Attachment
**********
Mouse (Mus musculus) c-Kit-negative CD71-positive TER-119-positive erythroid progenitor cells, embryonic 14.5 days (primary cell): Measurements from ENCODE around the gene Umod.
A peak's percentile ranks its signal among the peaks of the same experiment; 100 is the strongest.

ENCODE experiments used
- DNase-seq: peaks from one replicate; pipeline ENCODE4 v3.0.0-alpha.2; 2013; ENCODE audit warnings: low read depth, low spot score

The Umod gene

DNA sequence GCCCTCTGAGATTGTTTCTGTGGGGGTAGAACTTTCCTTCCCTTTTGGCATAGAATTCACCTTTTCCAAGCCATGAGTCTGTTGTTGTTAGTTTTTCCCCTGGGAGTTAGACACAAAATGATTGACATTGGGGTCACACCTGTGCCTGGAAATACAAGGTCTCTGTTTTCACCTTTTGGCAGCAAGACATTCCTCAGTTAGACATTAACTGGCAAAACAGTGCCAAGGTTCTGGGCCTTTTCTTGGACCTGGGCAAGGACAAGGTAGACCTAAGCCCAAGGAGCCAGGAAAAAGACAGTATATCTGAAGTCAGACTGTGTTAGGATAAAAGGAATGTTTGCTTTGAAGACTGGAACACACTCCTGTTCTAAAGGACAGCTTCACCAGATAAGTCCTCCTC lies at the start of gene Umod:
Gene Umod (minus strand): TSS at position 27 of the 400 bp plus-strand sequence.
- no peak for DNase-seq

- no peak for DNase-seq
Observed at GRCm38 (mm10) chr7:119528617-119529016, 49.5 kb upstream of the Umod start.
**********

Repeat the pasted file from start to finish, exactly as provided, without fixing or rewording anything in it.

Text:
Mouse (Mus musculus) c-Kit-negative CD71-positive TER-119-positive erythroid progenitor cells, embryonic 14.5 days (primary cell): Measurements from ENCODE around the gene Umod.
A peak's percentile ranks its signal among the peaks of the same experiment; 100 is the strongest.

ENCODE experiments used
- DNase-seq: peaks from one replicate; pipeline ENCODE4 v3.0.0-alpha.2; 2013; ENCODE audit warnings: low read depth, low spot score

The Umod gene

DNA sequence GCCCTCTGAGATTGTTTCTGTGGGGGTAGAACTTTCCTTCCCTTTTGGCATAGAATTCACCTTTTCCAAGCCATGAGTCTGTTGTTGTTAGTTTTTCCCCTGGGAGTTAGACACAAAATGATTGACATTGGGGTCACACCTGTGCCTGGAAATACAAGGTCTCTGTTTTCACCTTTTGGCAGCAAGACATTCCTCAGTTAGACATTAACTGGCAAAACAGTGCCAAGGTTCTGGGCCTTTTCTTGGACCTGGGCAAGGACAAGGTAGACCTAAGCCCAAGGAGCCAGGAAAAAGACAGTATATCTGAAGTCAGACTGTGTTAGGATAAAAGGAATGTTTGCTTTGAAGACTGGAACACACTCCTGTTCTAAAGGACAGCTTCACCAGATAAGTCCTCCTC lies at the start of gene Umod:
Gene Umod (minus strand): TSS at position 27 of the 400 bp plus-strand sequence.
- no peak for DNase-seq

- no peak for DNase-seq
Observed at GRCm38 (mm10) chr7:119528617-119529016, 49.5 kb upstream of the Umod start.